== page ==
We will keep attacking Chandimal: Amit Mishra
It may be Kumar Sangakkara's farewell game but the Indian team is all focussed on previous match's centurion Dinesh Chandimal with leg-spinner Amit Mishra vowing not to allow a repeat show by the Sri Lanka batman in the second Test, starting here on Wednesday
Colombo: It may be Kumar Sangakkara's farewell game but the Indian team is all focussed on previous match's centurion Dinesh Chandimal with leg-spinner Amit Mishra vowing not to allow a repeat show by the Sri Lanka batman in the second Test, starting here on Wednesday.
Chandimal's unbeaten century helped Sri Lanka enforce a turnaround and beat India by 63 runs in the first Test after the hosts being in the dumps for the major part of the match.
Cricketer Amit Mishra delivers a ball at a practice session at the R Premadasa International Cricket Stadium in Colombo on August 5, 2015. Pic/AFP
"We have seen his videos and we will definitely discuss more about him in the team meeting. We will discuss how to bowl at him (if he tries a similar approach again). Fields will be set accordingly and the idea will be to try and restrict him to playing as few shots as possible and build as much pressure as we can. We will keep attacking him," said Mishra after practice at the P Sara Oval here today.
India have conceded a lot of wickets to spinners on their recent overseas tours. Moeen Ali and Nathan Lyon were two standout spinners against India in England and Australia. They also faced a stern test against Rangana Herath and Tharindu Kaushal in the first Test. But Mishra said that the Indian batsmen do not lack the skill to play against spin.
"I don't think that Indian batsmen struggle against spin, in fact all our batsmen are among the best against spin. Whenever we bowl at them even at nets, it doesn't look like that at all. What happens instead is that sometimes you lose one or two wickets under pressure. Anyone can make mistakes under pressure but I don't think there is any lack of skill against spin," he said.
Mishra also said despite India's shocking loss at Galle, the team's morale was high. "We should have been more aggressive in our batting in the second innings at Galle and more positive. However, there is nothing lacking in team morale despite the defeat and we are looking to make double the effort in this second Test.
"We are playing Test cricket after a bit of a gap, so we made a few mistakes in Galle. But will work on them and improve. Whatever positives we got from that match, we will take them forward," said Mishra.
Mishra was praised by his skipper Virat Kohli as one of the two or three batsmen who showed resistance in India's second innings of the first Test and the bowler said that support gave him a lot of confidence.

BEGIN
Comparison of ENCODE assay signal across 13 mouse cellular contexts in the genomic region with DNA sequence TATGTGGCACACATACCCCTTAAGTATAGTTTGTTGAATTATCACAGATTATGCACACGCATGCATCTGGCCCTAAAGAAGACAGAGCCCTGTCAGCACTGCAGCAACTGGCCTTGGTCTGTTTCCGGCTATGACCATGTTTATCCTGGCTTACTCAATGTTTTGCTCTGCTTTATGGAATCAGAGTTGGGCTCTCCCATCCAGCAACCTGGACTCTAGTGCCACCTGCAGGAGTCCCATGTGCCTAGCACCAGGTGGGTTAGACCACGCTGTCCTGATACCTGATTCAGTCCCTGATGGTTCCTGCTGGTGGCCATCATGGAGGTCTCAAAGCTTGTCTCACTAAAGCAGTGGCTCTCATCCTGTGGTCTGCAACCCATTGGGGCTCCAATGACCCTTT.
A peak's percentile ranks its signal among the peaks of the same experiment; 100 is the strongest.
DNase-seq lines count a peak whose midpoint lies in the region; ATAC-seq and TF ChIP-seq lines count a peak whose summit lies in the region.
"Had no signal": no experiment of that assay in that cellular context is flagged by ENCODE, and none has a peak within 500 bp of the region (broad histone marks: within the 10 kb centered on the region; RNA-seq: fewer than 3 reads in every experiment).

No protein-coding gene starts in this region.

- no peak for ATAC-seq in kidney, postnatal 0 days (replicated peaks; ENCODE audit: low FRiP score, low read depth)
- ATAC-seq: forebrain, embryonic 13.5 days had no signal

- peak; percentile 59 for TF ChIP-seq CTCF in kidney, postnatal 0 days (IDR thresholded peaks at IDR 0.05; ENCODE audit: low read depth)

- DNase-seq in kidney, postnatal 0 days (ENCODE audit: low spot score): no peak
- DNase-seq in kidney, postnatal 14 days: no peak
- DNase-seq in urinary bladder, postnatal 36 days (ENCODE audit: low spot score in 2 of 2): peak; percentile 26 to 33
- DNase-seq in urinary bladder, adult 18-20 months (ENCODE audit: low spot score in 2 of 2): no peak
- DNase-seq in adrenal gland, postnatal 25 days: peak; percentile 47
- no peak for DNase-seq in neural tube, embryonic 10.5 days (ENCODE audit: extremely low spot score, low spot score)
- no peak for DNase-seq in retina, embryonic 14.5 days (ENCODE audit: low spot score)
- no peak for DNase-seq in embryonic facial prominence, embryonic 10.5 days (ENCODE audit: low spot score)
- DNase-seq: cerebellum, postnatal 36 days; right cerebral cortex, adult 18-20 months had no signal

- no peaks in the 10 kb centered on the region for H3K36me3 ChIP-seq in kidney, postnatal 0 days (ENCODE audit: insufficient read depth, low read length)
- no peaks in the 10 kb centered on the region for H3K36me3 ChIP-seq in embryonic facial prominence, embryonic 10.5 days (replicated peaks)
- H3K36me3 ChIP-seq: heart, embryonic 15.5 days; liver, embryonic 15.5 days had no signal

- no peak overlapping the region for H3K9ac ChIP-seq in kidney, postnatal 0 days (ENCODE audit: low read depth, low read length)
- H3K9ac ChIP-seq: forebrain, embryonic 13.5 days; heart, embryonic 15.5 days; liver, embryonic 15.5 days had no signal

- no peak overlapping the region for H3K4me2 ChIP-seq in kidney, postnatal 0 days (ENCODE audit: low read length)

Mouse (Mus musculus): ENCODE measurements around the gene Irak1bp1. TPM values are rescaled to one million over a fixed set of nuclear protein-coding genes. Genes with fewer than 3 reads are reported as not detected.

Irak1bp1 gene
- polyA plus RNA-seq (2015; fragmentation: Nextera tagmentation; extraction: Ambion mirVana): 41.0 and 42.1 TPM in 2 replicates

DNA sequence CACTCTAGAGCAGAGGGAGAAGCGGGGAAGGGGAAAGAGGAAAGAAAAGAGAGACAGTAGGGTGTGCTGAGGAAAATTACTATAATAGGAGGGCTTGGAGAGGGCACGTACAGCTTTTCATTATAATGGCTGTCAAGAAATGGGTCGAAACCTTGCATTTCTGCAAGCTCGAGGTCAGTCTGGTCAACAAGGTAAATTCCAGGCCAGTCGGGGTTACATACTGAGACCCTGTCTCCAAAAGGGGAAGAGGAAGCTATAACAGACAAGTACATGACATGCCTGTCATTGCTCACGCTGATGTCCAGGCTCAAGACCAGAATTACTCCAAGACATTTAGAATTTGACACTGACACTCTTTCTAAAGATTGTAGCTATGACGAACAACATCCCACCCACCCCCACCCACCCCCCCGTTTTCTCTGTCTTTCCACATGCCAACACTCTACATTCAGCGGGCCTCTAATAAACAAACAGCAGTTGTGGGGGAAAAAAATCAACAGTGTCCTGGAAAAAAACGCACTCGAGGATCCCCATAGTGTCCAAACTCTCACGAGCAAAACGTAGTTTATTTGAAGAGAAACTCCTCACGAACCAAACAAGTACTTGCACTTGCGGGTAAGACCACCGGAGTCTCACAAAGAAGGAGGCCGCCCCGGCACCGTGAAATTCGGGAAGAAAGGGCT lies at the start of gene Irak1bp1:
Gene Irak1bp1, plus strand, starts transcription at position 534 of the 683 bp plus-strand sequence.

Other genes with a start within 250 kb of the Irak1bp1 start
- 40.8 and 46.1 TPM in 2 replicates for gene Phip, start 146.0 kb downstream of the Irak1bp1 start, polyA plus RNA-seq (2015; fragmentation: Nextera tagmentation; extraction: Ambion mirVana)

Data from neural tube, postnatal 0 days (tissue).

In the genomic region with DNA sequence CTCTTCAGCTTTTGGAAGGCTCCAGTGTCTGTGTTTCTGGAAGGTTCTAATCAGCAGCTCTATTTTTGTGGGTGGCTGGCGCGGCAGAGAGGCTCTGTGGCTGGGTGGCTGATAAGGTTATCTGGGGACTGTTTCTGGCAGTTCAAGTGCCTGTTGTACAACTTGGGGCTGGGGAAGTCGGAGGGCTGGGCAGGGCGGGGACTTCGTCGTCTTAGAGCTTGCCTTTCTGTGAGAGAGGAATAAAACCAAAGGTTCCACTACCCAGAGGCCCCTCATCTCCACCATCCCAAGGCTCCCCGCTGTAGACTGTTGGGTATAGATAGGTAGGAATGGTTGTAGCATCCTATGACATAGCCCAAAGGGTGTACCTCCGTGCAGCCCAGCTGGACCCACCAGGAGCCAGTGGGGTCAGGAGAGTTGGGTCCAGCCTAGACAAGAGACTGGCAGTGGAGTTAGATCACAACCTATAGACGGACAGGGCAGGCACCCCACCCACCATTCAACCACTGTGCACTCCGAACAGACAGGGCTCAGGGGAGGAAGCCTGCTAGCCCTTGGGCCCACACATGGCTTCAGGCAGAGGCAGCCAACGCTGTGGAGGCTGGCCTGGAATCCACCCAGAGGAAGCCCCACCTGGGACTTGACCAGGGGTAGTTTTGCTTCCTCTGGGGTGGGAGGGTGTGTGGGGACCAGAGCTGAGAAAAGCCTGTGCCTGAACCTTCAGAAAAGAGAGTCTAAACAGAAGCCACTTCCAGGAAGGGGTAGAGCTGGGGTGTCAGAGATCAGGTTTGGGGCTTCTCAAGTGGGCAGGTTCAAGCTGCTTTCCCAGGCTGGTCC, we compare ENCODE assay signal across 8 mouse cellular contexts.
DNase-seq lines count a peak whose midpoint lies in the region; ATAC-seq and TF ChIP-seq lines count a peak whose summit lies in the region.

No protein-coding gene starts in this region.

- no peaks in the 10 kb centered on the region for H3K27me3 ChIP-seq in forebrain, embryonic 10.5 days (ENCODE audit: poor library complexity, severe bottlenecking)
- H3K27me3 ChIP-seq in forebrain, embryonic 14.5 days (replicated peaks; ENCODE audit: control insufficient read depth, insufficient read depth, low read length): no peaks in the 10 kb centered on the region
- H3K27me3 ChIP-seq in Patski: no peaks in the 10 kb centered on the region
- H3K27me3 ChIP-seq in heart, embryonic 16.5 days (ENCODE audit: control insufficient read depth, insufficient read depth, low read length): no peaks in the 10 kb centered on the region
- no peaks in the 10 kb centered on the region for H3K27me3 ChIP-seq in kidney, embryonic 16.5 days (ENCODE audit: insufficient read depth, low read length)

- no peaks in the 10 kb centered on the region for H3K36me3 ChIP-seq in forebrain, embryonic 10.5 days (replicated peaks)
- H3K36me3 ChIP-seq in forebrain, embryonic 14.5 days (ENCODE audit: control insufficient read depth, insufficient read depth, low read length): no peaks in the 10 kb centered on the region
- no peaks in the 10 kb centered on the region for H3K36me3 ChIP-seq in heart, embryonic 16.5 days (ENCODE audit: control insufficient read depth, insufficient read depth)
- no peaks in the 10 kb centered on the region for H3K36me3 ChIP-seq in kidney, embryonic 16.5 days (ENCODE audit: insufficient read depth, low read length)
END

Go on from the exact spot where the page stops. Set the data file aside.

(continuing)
"Virat always compliments my bowling and supports me. In the same way, when it came to batting, he told me to play my natural game and play positively. I batted that way, like I normally do, the way I know. When you get that backing from the captain, you stay confident always. Plus that's the idea of five bowlers that they should also get runs in the lower order and put pressure on the opposition. We are batting well in the nets," said Mishra.
Asked about the three-spinners' formula, Mishra said: "We talk a lot among ourselves, R Ashwin, Harbhajan Singh, and also with the coaches. I enjoy bowling with them as they are both very experienced bowlers. We discuss at all times about what pace we should bowl at and which batsman is weak against what delivery. We discuss their strengths and weaknesses, and where we should bowl at them.
"Depending on the conditions and slow wickets here, we keep talking to each other. We support each other well. There isn't much pressure that there are three spinners, but there is a healthy discussion between us about how to bowl. The attempt is to take as many wickets as possible," he explained.
"We bowl in short spells because the thinking is we must not let the batsmen settle. The idea is that a four or five over spell is good to confuse the batsmen and keep changing the bowlers after that, so that he doesn't get comfortable."
Having made a comeback to India team in Galle after a four-year gap, Mishra said hard work in domestic cricket has finally paid off.
"Yes, I was a bit anxious in Galle because I was playing after four years. There was a little bit of pressure but I knew I had worked very hard on my bowling. All the players in the team were supporting me, especially Virat. After each ball, he was supporting and so were the coaches. Everyone gave me so much confidence that I didn't feel I was playing after four years. I think I bowled well in that match," he said.
"While away from the team, I worked on the feedback from different people that I am slow in the air. I spoke to my coaches and asked them at what pace should I bowl here. And whatever variations I have brought in my bowling, it's showing and I have worked hard on my bowling over the last year. Here batsmen are very good against spin and wickets are slower, so maintaining a particular pace while bowling is important and I am doing that. Now I will work on the feedback I have got from the last match and hopefully in the second Test, I will bowl better," Mishra signed off.